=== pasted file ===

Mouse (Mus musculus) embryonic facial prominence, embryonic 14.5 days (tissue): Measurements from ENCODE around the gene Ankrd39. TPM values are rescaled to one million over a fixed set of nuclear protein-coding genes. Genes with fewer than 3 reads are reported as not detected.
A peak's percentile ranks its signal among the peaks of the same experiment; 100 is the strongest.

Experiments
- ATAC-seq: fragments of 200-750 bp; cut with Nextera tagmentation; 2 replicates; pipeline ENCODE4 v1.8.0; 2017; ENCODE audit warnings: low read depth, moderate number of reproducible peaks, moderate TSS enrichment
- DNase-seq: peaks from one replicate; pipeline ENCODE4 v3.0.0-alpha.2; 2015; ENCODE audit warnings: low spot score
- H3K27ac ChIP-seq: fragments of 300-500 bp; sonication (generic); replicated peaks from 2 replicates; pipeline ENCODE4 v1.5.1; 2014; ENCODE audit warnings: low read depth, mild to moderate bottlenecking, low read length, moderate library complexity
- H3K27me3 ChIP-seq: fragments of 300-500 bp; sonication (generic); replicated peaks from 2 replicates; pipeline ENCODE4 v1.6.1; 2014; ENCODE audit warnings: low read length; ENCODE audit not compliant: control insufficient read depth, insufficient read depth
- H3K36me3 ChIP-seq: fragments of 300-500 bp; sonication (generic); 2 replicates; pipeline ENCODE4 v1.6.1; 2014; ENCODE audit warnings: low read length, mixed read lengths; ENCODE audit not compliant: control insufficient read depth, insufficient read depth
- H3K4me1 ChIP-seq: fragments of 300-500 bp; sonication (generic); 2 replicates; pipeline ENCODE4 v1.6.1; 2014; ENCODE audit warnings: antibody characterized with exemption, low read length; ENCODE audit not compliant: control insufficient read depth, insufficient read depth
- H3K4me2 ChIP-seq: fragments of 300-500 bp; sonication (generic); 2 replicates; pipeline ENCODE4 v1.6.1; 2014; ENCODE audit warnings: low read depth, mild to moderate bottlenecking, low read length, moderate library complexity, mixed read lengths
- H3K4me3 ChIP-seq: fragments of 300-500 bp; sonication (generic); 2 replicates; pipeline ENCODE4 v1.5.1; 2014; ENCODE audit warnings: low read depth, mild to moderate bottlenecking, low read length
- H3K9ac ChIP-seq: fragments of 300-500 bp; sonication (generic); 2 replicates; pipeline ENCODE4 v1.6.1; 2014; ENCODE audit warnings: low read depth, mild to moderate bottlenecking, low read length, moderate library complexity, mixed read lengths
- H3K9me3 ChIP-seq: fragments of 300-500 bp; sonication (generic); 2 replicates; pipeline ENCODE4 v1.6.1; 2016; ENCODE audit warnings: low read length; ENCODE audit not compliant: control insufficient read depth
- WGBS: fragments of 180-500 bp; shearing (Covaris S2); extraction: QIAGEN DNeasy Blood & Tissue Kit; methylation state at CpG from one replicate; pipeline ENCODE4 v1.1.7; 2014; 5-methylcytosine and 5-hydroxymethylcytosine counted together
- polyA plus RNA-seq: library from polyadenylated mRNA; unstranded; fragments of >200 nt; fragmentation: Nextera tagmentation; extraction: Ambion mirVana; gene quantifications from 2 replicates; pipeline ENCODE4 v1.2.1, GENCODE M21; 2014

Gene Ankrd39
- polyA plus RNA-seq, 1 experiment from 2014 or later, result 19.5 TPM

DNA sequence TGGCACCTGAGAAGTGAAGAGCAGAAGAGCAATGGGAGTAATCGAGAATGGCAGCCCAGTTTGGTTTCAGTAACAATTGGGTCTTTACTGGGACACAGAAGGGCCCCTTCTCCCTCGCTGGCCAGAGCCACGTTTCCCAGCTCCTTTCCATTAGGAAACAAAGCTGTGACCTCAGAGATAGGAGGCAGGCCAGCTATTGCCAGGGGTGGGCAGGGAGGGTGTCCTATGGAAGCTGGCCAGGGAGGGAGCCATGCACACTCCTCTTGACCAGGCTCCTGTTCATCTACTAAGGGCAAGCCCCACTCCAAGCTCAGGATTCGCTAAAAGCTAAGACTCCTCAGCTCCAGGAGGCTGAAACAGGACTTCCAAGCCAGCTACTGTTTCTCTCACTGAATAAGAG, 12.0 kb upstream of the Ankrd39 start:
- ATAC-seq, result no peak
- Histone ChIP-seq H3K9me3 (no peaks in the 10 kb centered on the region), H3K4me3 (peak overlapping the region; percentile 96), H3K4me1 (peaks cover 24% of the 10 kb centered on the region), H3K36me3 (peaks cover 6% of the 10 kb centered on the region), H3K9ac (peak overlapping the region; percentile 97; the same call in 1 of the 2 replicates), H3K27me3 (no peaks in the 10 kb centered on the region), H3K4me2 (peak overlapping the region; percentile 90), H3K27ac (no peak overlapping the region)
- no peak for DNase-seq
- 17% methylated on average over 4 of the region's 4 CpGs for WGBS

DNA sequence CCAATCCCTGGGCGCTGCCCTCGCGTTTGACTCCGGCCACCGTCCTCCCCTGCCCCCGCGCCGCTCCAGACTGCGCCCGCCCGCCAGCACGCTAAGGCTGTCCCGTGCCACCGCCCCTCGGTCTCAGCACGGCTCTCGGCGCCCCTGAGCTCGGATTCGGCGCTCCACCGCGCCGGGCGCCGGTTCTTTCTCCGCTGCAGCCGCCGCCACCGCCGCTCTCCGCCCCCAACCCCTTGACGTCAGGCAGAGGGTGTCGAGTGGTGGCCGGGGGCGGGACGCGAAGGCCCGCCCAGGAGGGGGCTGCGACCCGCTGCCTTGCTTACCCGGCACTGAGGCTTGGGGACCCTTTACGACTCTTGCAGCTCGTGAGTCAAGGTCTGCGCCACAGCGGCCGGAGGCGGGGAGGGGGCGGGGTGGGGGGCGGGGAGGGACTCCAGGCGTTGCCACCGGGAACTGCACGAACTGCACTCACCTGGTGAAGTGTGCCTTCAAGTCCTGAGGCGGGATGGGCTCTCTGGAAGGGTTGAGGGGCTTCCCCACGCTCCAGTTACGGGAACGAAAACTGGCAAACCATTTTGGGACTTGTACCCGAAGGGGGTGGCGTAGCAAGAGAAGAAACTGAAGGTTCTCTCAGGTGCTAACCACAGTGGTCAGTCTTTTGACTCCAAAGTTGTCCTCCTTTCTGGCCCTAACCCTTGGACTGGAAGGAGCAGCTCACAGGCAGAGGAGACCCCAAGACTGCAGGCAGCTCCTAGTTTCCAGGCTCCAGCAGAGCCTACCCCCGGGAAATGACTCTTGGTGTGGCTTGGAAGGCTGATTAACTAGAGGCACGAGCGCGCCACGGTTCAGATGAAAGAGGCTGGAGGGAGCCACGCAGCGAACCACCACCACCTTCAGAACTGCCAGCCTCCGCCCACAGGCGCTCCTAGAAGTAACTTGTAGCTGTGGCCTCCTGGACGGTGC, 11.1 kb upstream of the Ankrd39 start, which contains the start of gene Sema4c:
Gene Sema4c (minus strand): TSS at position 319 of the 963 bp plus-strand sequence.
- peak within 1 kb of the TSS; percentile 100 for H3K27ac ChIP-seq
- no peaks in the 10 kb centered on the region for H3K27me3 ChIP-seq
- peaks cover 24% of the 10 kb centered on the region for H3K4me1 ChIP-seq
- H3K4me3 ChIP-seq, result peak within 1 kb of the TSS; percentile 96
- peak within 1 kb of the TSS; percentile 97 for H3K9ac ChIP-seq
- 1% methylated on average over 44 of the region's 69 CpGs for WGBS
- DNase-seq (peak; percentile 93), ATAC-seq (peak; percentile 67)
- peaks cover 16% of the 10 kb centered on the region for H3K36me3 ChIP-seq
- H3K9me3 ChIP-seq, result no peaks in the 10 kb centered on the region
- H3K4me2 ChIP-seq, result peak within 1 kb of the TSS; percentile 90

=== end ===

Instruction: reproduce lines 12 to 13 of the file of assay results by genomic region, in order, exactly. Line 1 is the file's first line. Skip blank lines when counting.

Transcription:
- H3K9ac ChIP-seq: fragments of 300-500 bp; sonication (generic); 2 replicates; pipeline ENCODE4 v1.6.1; 2014; ENCODE audit warnings: low read depth, mild to moderate bottlenecking, low read length, moderate library complexity, mixed read lengths
- H3K9me3 ChIP-seq: fragments of 300-500 bp; sonication (generic); 2 replicates; pipeline ENCODE4 v1.6.1; 2016; ENCODE audit warnings: low read length; ENCODE audit not compliant: control insufficient read depth